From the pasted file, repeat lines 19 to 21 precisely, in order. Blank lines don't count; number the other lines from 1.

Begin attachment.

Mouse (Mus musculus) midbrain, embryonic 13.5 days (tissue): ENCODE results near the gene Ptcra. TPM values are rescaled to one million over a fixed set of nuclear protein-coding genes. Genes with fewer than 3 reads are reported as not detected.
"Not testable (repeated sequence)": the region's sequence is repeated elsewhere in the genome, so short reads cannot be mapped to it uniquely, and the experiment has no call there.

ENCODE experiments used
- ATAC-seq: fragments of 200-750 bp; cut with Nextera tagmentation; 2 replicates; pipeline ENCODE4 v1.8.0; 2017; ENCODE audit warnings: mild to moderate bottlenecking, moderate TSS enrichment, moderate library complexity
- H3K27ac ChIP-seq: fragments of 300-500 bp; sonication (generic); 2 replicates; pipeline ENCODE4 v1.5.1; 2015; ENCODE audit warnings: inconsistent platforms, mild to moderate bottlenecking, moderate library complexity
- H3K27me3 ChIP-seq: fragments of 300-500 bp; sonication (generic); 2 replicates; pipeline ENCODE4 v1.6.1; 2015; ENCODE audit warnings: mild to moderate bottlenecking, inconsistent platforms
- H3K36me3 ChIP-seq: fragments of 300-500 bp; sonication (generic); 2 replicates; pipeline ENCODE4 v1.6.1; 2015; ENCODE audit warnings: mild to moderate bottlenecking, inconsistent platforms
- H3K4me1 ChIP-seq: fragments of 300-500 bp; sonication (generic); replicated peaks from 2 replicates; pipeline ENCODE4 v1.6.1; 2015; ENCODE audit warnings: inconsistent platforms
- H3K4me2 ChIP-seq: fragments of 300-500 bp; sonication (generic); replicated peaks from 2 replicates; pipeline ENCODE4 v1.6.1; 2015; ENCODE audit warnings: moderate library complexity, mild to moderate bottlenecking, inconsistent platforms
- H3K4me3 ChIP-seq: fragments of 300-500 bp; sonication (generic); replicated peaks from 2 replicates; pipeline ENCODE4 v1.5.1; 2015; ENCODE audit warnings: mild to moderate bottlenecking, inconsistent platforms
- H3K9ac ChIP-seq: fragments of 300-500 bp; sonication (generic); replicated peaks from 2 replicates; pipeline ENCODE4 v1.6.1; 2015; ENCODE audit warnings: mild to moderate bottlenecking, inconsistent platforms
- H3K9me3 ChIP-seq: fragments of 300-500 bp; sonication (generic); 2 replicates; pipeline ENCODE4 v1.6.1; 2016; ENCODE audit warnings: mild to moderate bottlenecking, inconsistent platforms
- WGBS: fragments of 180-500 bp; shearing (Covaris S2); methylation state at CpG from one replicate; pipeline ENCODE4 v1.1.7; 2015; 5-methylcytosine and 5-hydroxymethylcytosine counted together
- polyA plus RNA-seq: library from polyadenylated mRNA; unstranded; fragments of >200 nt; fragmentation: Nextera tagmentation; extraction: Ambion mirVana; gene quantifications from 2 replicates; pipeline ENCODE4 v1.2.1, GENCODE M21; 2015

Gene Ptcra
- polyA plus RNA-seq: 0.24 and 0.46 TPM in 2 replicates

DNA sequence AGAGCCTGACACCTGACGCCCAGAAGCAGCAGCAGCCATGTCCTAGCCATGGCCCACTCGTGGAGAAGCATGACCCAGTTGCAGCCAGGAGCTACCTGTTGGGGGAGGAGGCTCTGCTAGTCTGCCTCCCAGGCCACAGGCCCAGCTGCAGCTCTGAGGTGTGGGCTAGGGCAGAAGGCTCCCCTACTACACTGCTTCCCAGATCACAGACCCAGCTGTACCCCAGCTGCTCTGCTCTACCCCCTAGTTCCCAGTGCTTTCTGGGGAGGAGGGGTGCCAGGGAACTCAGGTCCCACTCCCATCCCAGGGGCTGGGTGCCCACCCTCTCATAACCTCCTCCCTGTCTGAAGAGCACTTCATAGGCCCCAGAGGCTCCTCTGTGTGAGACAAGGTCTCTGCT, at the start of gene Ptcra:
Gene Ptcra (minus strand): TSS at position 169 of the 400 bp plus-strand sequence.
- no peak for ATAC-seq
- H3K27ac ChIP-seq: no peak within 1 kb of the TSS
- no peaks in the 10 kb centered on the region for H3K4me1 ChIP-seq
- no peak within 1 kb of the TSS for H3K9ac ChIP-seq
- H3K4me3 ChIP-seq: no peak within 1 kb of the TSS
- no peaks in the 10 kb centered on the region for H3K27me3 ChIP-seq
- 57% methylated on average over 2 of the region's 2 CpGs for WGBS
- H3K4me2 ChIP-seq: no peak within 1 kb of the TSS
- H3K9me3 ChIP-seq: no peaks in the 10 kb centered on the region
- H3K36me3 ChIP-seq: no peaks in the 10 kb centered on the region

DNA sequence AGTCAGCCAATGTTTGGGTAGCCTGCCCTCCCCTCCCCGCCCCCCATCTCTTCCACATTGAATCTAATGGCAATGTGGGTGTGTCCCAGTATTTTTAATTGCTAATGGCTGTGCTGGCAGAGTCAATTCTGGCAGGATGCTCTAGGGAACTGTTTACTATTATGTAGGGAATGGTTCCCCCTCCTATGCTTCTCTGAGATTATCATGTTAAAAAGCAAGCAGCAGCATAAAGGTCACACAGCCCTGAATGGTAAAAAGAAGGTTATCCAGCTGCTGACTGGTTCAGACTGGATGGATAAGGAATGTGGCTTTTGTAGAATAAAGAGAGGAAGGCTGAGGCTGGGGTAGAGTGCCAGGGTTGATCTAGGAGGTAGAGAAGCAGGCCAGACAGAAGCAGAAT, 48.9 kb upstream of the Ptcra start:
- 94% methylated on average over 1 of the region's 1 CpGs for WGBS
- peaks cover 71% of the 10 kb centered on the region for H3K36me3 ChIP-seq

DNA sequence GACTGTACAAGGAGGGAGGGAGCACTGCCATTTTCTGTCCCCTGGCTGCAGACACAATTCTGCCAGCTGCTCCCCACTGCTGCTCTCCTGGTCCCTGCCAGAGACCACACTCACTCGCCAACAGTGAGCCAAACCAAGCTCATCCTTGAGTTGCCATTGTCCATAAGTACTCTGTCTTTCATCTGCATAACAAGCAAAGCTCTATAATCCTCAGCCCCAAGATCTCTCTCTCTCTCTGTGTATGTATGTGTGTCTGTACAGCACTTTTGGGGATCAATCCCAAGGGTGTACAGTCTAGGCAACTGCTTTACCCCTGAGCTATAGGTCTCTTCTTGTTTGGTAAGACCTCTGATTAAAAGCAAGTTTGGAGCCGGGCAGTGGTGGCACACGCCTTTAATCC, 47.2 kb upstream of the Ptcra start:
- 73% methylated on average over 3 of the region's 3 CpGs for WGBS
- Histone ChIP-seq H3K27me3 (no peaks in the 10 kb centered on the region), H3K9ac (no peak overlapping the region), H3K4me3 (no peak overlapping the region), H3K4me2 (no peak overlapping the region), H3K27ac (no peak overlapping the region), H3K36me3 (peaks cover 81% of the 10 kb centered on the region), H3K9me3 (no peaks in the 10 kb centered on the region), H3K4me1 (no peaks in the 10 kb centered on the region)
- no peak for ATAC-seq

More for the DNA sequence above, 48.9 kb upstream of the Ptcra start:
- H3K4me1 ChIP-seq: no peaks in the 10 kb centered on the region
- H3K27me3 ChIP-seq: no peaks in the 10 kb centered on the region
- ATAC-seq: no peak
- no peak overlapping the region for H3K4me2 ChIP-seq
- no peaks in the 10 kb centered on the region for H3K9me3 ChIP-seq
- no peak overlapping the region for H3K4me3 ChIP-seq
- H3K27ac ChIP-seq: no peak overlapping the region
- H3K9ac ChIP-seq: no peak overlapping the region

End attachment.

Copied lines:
- no peak for ATAC-seq
- H3K27ac ChIP-seq: no peak within 1 kb of the TSS
- no peaks in the 10 kb centered on the region for H3K4me1 ChIP-seq